of luck Francois. You can use an Android tablet or the dedicated
controller as they suggest.


OK, thanks Ken, I’ll use my tablet in a first time then


My new Samsung Galaxy Tab S2 is working well as a controller.

I could not get the 8" version so I have ended up with the larger 9.7" version which is a bit harder to hold at times but it is otherwise perfect for the job.


I read somewhere in the forum that the video is stored in 1080p in the vehicle but sent topside in 720p. The 1080p video will be accessible after dive but that feature isn’t yet implemented… Is that wrong?


I have read the same.


Does anyone have experience with using a Samsung Galaxy Tab A 10.1 (2016) tablet as controller for Trident? To my mind the display with its about 520 cd/mm^2 is quite bright for the price and should be suitable to be used outside. I am just a bit worried the hardware might not be up to the task.
In one of the updates I read that the Samsung Tab S2 8" is considered to be in the middle range as far as tablets suitable for Trident go. Any input would be much appreciated.



Ciao Olaf, tested today the Samsung Galaxy Tab A 10.1 (2018) as controller for Trident. Tomorrow I should receive an IPEGA 9023 tablet game pad and I’ll let you now the feedback using together to control the Trident. ciao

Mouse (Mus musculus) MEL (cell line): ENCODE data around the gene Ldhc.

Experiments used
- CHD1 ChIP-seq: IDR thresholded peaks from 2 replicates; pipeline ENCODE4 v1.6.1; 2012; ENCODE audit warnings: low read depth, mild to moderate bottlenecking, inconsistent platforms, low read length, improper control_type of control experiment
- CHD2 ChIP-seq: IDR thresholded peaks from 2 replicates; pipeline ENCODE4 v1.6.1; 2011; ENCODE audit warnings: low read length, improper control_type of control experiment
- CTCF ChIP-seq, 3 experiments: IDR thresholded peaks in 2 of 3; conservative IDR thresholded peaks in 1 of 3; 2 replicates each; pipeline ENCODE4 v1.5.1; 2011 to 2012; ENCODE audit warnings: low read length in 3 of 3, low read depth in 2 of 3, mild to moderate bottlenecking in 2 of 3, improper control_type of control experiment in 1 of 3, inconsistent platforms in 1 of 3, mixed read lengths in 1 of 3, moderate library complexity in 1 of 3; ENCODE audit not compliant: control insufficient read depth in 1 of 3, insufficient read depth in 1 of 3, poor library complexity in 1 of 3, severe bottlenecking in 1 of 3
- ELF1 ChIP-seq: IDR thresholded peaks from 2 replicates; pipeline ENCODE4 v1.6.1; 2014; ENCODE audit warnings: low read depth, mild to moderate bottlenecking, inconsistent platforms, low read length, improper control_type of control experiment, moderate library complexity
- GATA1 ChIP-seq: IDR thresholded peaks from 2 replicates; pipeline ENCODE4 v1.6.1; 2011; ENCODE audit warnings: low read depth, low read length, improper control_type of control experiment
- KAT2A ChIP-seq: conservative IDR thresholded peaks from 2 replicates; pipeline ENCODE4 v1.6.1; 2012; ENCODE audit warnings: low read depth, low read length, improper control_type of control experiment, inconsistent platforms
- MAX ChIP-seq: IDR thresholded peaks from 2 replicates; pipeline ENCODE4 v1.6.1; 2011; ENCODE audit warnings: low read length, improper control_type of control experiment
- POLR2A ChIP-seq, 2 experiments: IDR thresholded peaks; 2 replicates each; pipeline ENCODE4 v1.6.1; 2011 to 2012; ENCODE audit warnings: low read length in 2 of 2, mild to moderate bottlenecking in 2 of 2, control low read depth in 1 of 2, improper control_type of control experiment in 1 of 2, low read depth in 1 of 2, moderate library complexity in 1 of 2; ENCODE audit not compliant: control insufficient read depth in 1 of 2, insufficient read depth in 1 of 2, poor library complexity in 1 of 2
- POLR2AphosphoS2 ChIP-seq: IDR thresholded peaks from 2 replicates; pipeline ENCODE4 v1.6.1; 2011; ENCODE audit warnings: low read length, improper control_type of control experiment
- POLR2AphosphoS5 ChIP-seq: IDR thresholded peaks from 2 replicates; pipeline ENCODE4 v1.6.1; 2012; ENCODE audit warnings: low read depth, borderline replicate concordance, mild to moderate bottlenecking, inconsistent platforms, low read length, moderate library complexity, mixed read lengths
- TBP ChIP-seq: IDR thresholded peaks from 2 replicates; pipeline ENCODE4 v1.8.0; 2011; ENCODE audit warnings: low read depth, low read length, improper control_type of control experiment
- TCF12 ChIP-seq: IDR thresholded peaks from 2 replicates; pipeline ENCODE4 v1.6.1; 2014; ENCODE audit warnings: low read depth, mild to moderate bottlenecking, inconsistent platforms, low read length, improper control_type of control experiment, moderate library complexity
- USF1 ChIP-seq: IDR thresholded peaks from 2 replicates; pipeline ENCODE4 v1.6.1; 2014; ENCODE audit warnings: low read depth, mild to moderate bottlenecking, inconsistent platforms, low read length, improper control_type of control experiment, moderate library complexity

I have a Tab1 2016 : in bright sun near water you don’t see anything.


To be more precise : once you have real sun, without goggels (no link with dji), or another protection against sun, you see nothing.
I recommend the pad sold by Openrov and goggels (my choice is Cinemizer) and you are ok for all situations.


I would agree with marcolinger. Goggles and OpenROV controller is the best setup.
I’m unable to afford the controller at the moment so I’m trying to get a Raspberry Pi to work… No problem with controlling the Trident through the Pi but I haven’t gotten the videofeed to work yet. Will do some more digging this weekend I hope.


Hello Paolo,

thank you for the reply! I’m looking forward to your feedback on the performance of the tablet game pad together with the Galaxy Tab A. I am planning to use such a game pad as well.

@ Marcolinger and andreas_lindberg:

Thank you for your feedback on the display in sunlight. I guess you are right about FPV-Googles being the way to go for best viewing results. I got an old set of FatShark googles for FPV flying laying around, perhaps I can use them…


Hello Olaf,
the Ipega 9023 works well with Tab A without any particular set up. I’m sure there is the possibility even to map in a different way the controls on the Ipega but at moment I’m fine with the standard configuration.
Tomorrow I will fly again the Trident in the harbour ad I will take a picture of my controller for you (Tab A + Ipega 9023)…so you will see how it looks like.



Goggles are a really a necessary investment if you want to dive while sun is shining. I think that quality off the goggles is not the most important as you can film the complete diving sequence and afterwards on your computer screen you select what you want to keep from the expedition.
If you do not want to make an important investment, look on ebay and amazon and you will certainly find the brand you want. Only important point is that it has a HDMI entry.